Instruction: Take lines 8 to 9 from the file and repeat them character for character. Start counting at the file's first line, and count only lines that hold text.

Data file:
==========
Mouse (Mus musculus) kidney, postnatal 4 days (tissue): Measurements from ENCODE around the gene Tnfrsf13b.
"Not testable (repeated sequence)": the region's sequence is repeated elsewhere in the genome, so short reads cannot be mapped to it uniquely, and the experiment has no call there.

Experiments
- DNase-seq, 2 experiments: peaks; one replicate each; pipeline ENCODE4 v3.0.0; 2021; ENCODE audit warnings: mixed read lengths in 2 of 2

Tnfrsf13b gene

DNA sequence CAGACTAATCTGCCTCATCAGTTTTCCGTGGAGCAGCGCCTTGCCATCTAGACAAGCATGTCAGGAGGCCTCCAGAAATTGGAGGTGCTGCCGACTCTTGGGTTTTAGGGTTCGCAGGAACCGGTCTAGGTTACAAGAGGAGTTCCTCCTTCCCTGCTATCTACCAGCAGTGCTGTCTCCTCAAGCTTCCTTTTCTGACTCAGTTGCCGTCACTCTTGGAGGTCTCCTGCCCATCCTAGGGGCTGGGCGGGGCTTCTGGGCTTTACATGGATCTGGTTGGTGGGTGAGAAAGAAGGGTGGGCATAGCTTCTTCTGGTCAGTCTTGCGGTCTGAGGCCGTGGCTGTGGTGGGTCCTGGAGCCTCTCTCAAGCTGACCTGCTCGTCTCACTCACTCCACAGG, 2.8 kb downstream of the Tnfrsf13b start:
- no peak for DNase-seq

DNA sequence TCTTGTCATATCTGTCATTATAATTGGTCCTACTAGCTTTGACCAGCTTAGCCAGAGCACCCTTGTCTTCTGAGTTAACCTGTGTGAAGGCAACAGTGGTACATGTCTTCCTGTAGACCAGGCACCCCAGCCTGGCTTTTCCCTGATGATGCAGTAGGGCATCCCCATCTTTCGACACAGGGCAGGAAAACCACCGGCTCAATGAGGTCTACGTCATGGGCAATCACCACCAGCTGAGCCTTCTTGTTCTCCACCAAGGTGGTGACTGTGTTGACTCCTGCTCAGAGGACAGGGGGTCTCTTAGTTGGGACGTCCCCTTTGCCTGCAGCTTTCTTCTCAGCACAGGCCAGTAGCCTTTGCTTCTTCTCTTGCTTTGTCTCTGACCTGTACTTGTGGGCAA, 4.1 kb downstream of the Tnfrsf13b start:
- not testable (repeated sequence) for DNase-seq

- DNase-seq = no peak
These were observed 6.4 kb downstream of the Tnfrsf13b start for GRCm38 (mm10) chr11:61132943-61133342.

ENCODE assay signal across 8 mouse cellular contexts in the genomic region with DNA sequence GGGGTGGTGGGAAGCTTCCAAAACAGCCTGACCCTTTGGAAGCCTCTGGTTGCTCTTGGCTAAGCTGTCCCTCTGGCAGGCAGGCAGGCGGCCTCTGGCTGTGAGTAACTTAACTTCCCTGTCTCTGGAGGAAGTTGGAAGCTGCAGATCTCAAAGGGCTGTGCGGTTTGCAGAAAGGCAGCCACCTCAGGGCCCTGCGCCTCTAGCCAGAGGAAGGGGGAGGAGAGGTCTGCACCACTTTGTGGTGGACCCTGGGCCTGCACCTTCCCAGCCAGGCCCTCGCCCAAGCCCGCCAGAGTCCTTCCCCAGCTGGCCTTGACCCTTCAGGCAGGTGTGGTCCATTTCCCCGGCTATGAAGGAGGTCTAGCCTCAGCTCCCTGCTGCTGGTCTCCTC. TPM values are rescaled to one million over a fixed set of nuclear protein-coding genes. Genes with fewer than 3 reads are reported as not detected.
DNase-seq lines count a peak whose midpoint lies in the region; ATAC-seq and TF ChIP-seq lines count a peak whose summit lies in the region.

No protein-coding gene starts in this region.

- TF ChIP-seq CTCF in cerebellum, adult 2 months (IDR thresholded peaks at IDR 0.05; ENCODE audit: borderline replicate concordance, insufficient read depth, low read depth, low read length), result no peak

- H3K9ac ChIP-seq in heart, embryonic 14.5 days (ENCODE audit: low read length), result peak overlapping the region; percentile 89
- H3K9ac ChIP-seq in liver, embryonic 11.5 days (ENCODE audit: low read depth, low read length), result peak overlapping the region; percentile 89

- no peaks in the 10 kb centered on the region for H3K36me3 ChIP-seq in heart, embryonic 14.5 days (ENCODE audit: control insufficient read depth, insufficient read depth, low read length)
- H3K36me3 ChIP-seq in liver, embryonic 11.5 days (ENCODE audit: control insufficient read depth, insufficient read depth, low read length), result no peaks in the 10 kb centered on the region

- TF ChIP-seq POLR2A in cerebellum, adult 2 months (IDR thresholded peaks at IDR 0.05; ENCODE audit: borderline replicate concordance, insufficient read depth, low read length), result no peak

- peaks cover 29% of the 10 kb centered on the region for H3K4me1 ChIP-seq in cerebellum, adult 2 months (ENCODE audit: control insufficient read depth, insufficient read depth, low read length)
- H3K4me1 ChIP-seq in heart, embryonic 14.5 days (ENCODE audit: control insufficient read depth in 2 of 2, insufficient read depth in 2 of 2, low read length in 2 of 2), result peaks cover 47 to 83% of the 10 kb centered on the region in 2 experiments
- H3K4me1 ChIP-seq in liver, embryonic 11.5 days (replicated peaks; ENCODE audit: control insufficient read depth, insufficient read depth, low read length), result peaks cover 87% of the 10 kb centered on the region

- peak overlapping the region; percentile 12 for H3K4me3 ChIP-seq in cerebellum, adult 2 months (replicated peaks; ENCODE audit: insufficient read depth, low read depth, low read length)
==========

DNA sequence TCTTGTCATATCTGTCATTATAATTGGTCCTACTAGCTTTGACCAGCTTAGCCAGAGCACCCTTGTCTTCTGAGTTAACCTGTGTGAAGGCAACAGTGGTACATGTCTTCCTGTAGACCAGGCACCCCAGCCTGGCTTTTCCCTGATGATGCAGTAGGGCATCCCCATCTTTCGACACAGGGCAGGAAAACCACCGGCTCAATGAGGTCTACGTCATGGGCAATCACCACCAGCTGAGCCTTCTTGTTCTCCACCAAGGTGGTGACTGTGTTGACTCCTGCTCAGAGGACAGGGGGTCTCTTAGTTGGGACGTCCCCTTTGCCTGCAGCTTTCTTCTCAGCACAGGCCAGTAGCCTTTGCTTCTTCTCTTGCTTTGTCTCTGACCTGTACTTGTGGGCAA, 4.1 kb downstream of the Tnfrsf13b start:
- not testable (repeated sequence) for DNase-seq